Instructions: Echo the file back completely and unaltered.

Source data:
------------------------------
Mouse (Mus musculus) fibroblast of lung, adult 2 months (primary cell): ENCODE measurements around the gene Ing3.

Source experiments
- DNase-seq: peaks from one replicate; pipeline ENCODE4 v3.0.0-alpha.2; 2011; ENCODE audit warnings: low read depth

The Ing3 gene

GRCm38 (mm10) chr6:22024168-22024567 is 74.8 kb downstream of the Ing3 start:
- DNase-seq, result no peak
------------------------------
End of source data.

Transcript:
Mouse (Mus musculus) fibroblast of lung, adult 2 months (primary cell): ENCODE measurements around the gene Ing3.

Source experiments
- DNase-seq: peaks from one replicate; pipeline ENCODE4 v3.0.0-alpha.2; 2011; ENCODE audit warnings: low read depth

The Ing3 gene

GRCm38 (mm10) chr6:22024168-22024567 is 74.8 kb downstream of the Ing3 start:
- DNase-seq, result no peak